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Oriakhi v. Bureau of Prisons

IN THE UNITED STATES DISTRICT COURT FOR THE DISTRICT OF NEW JERSEY


June 29, 2009

FELIX ORIAKHI, PLAINTIFF,
v.
BUREAU OF PRISONS, ET AL., DEFENDANTS.

The opinion of the court was delivered by: Simandle, District Judge

MEMORANDUM OPINION

This matter is before the Court upon Plaintiff's motion [Docket Item 36] for leave to file an untimely motion for reconsideration of the Court's February 27, 2008 entry of summary judgment, as well as the motion for consideration itself [Docket Item 37]. THIS COURT FINDS AS FOLLOWS:

1. Plaintiff Felix Oriakhi, proceeding pro se, is a prisoner at the Federal Correctional Institution in Fort Dix, New Jersey ("FCI -- Fort Dix"). He filed this action pursuant to 28 U.S.C. §§ 1331 and 2672, asserting claims under the Federal Tort Claims Act ("FTCA"), 28 U.S.C. §§ 1346, 2671 et seq., and the United States Constitution relating to Defendants' alleged confiscation of his book and gym bag.

2. With regard to the alleged confiscation of Plaintiff's book, Plaintiff alleges that on November 14, 2005, he placed an order for two books to be delivered to Plaintiff at FCI -- Fort Dix. (Compl. ¶ 6.) These two books were entitled Create Your Own Erotic Fantasy and Good Orgasm Guide. (Id.) While the first of these books was delivered to Plaintiff at the prison's mail call on January 5, 2006, Plaintiff never received the second book, (id. at ¶ 7); Plaintiff was informed that the second book had been returned to the publisher because it "is sexually explicit or features nudity." (Id. at ¶ 12.) Plaintiff filed an FTCA administrative tort claim form and an "Inmate Request to Staff" in response to the confiscation of his book, but Plaintiff's FTCA claim and request form were denied. (Id. at ¶ 17.)

3. Plaintiff also alleges that on May 16, 2006, Correctional Officer Yeoman confiscated his athletic bag without providing Plaintiff with a "confiscation form" explaining the reasons for the confiscation. (Id. at ¶¶ 18, 20.) Plaintiff filed an FTCA administrative tort claim form in response to the confiscation of his gym bag, and on August 25, 2006 -- the same day he received a response on his claim concerning the confiscated book -- he was informed by the Northern Regional Office of the BOP that his FTCA claim had been denied. (Pl.'s Opp'n Br. Ex. 2.) Although Plaintiff appealed the denial of his claim concerning the interception of his book to the BOP's General Counsel, Plaintiff did not appeal the decision denying his gym bag confiscation claim to the General Counsel's office.

4. Plaintiff commenced this action on January 17, 2007 [Docket Item 1], asserting four claims: (1) an FTCA claim relating to the alleged confiscation of Plaintiff's book; (2) an FTCA claim relating to the alleged confiscation of Plaintiff's gym bag; (3) a claim that the BOP violated Plaintiff's First Amendment rights by intercepting his book; and (4) a claim that Defendant Yeoman violated Plaintiff's constitutional right to due process by taking Plaintiff's gym bag without providing Plaintiff with a confiscation form.

5. Defendants thereafter filed a motion for summary judgment [Docket Item 15], which this Court granted in its February 27, 2008 Opinion and Order [Docket Items 22 and 23]. With regard to Plaintiff's FTCA claims, the Court explained:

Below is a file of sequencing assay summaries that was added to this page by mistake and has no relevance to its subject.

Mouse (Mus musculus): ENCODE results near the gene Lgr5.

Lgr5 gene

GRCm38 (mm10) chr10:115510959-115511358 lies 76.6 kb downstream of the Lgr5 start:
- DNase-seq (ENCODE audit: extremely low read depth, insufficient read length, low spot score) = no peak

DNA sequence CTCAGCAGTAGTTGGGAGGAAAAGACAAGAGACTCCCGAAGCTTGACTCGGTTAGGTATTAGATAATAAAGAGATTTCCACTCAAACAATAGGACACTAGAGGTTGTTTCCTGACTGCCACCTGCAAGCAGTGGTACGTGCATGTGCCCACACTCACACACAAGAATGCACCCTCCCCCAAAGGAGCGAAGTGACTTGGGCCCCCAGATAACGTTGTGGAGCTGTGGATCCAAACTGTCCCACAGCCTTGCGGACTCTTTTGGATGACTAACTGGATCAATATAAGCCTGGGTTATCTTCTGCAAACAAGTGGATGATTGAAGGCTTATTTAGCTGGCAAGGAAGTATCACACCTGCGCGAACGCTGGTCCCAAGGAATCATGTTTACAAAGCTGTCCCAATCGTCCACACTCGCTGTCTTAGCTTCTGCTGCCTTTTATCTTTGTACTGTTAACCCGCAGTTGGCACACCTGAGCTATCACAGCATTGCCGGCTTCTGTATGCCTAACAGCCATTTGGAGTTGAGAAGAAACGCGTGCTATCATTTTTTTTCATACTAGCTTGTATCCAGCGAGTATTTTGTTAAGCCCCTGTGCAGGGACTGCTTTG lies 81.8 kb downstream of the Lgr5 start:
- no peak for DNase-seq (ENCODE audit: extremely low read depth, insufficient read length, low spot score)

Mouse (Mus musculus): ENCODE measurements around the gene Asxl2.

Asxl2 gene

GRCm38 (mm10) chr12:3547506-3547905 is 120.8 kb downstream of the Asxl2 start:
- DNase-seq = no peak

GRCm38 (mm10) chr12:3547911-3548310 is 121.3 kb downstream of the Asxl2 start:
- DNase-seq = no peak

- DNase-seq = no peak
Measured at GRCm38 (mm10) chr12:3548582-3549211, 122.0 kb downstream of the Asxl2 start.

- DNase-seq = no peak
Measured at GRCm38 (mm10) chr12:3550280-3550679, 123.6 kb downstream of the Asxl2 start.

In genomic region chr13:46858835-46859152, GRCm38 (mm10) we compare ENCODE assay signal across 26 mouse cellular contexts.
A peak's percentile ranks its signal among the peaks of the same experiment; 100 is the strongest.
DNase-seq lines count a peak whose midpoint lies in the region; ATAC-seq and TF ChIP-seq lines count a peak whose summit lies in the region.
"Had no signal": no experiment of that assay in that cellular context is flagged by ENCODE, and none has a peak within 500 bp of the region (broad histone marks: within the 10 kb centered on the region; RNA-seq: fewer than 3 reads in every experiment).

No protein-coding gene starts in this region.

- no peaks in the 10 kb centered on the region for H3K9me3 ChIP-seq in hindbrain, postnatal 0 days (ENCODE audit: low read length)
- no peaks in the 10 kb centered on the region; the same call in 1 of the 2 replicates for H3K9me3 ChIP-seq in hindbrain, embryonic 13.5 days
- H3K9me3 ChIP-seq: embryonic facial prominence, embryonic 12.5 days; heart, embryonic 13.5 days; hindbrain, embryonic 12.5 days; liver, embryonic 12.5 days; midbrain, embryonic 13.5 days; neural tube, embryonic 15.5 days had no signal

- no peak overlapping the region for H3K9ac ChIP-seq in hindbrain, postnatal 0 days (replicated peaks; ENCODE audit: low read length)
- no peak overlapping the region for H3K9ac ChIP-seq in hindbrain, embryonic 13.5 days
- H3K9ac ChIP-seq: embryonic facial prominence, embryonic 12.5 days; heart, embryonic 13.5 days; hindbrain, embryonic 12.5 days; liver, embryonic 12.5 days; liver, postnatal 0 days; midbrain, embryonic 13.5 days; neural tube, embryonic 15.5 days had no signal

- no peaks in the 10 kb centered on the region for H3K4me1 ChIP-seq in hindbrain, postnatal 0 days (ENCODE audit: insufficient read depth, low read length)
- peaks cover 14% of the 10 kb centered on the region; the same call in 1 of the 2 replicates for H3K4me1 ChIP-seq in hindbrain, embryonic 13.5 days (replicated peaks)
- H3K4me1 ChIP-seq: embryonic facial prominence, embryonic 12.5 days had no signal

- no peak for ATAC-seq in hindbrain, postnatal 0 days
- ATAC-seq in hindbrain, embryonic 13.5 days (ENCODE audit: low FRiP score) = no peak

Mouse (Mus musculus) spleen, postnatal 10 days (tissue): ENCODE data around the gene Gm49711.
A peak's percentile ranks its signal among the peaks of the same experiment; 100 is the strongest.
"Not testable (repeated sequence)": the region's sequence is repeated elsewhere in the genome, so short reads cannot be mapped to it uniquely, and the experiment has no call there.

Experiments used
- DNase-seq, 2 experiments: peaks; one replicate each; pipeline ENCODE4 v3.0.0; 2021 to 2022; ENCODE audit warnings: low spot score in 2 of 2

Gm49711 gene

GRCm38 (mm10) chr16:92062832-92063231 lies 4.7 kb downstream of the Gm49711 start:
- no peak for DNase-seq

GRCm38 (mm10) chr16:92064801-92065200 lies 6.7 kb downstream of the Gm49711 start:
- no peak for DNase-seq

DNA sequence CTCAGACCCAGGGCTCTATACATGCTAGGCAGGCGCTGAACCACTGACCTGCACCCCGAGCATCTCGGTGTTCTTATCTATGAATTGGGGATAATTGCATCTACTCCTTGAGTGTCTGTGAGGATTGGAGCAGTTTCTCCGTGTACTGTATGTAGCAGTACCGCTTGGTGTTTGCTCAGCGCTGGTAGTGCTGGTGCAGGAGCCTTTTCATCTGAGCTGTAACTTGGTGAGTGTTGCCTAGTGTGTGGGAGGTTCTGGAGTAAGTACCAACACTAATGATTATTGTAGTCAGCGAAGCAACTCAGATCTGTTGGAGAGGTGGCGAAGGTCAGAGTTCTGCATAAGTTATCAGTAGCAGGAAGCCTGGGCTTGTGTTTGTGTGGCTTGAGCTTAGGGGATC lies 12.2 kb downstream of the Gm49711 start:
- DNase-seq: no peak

Although "[t]he FTCA... waives the government's sovereign immunity with respect to tort claims against the United States for money damages," Fisher Bros. Sales, Inc. v. United States, 46 F.3d 279, 284 (3d Cir. 1995), this waiver is subject to certain exceptions. See 28 U.S.C. §§ 2680(a)-(n)... [O]ne such exception, the "detention of goods" exception found at subsection (c), is applicable in this case. That subsection provides in relevant part that § 1346(b) does not apply to "[a]ny claim arising in respect of the assessment or collection of any tax or customs duty, or the detention of any goods, merchandise, or other property by any officer of customs or excise or any other law enforcement officer... " § 2680(c).... [As the Supreme Court made clear in Ali v. Federal Bureau of Prisons, 552 U.S. 214 (2008),] the FTCA does not waive the United States' sovereign immunity with respect to [claims such as] Plaintiff's tort claims based on the prison officers' allegedly unlawful detention of his book and gym bag. (Docket Item 22 at 7-8.) The Court thus granted Defendants' motion for summary judgment as to Plaintiff's FTCA claims.

6. As to Plaintiff's remaining claims, the Court determined, first, that Plaintiff's Bivens claim against the BOP was unsustainable, because a "prisoner may not bring a Bivens claim against [a correctional] officer's employer, the United States, or the BOP." Correctional Services Corp. v. Malesko, 534 U.S. 61, 72 (2001). As for Plaintiff's remaining claim against Defendant Yeoman for allegedly violating his due process rights when confiscating his gym bag, the Court dismissed the claim on account of the fact that Plaintiff failed to exhaust all available administrative remedies with respect to the gym bag incident, as the Prison Litigation Reform Act ("PLRA") requires of all inmates' suits pertaining to prison conditions, 42 U.S.C. § 1997e(a).

7. Four months after the entry of the February 27, 2008 Opinion and Order, Plaintiff filed a motion for relief from that Order pursuant to Rule 60(b), Fed. R. Civ. P [Docket Item 29]. The Court denied Plaintiff's motion, explaining:

Although he recites boilerplate language concerning the standard under which Rule 60(b)'s "newly discovered evidence" criterion is judged, Plaintiff does not identify any evidence (newly discovered or otherwise) in support of his claim for relief under Rule 60(b)(2)....